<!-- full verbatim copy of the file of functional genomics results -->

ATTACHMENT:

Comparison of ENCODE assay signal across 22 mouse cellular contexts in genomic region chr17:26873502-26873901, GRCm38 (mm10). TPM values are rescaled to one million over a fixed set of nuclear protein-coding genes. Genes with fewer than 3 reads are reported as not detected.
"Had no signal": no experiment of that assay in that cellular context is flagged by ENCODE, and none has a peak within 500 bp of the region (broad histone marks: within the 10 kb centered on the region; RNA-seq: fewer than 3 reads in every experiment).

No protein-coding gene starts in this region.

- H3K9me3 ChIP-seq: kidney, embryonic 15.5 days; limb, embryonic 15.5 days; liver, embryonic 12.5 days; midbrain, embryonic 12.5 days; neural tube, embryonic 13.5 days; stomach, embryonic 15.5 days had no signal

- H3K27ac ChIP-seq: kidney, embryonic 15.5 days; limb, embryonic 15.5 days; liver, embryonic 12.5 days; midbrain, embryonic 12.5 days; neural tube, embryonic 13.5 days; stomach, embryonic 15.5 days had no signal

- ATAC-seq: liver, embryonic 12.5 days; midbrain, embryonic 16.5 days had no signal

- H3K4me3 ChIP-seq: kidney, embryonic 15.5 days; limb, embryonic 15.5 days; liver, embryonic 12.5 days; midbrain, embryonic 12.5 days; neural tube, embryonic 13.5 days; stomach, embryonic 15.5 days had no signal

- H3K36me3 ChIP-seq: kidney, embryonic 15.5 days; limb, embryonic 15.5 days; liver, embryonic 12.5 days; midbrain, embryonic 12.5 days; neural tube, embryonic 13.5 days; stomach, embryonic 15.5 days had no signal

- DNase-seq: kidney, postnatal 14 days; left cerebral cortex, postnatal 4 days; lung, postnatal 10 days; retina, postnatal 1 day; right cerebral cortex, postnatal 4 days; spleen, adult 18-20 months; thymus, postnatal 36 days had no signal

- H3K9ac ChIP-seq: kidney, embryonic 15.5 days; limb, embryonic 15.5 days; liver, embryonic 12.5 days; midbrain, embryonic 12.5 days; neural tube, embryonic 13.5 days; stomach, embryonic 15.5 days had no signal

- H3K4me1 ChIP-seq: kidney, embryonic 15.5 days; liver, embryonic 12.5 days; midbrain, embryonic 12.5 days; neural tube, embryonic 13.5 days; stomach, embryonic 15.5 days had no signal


Comparison of ENCODE assay signal across 22 mouse cellular contexts in genomic region chr17:26873502-26873901, GRCm38 (mm10). TPM values are rescaled to one million over a fixed set of nuclear protein-coding genes. Genes with fewer than 3 reads are reported as not detected.
"Had no signal": no experiment of that assay in that cellular context is flagged by ENCODE, and none has a peak within 500 bp of the region (broad histone marks: within the 10 kb centered on the region; RNA-seq: fewer than 3 reads in every experiment).

No protein-coding gene starts in this region.

- H3K9me3 ChIP-seq: kidney, embryonic 15.5 days; limb, embryonic 15.5 days; liver, embryonic 12.5 days; midbrain, embryonic 12.5 days; neural tube, embryonic 13.5 days; stomach, embryonic 15.5 days had no signal

- H3K27ac ChIP-seq: kidney, embryonic 15.5 days; limb, embryonic 15.5 days; liver, embryonic 12.5 days; midbrain, embryonic 12.5 days; neural tube, embryonic 13.5 days; stomach, embryonic 15.5 days had no signal

- ATAC-seq: liver, embryonic 12.5 days; midbrain, embryonic 16.5 days had no signal

- H3K4me3 ChIP-seq: kidney, embryonic 15.5 days; limb, embryonic 15.5 days; liver, embryonic 12.5 days; midbrain, embryonic 12.5 days; neural tube, embryonic 13.5 days; stomach, embryonic 15.5 days had no signal

- H3K36me3 ChIP-seq: kidney, embryonic 15.5 days; limb, embryonic 15.5 days; liver, embryonic 12.5 days; midbrain, embryonic 12.5 days; neural tube, embryonic 13.5 days; stomach, embryonic 15.5 days had no signal

- DNase-seq: kidney, postnatal 14 days; left cerebral cortex, postnatal 4 days; lung, postnatal 10 days; retina, postnatal 1 day; right cerebral cortex, postnatal 4 days; spleen, adult 18-20 months; thymus, postnatal 36 days had no signal

- H3K9ac ChIP-seq: kidney, embryonic 15.5 days; limb, embryonic 15.5 days; liver, embryonic 12.5 days; midbrain, embryonic 12.5 days; neural tube, embryonic 13.5 days; stomach, embryonic 15.5 days had no signal

- H3K4me1 ChIP-seq: kidney, embryonic 15.5 days; liver, embryonic 12.5 days; midbrain, embryonic 12.5 days; neural tube, embryonic 13.5 days; stomach, embryonic 15.5 days had no signal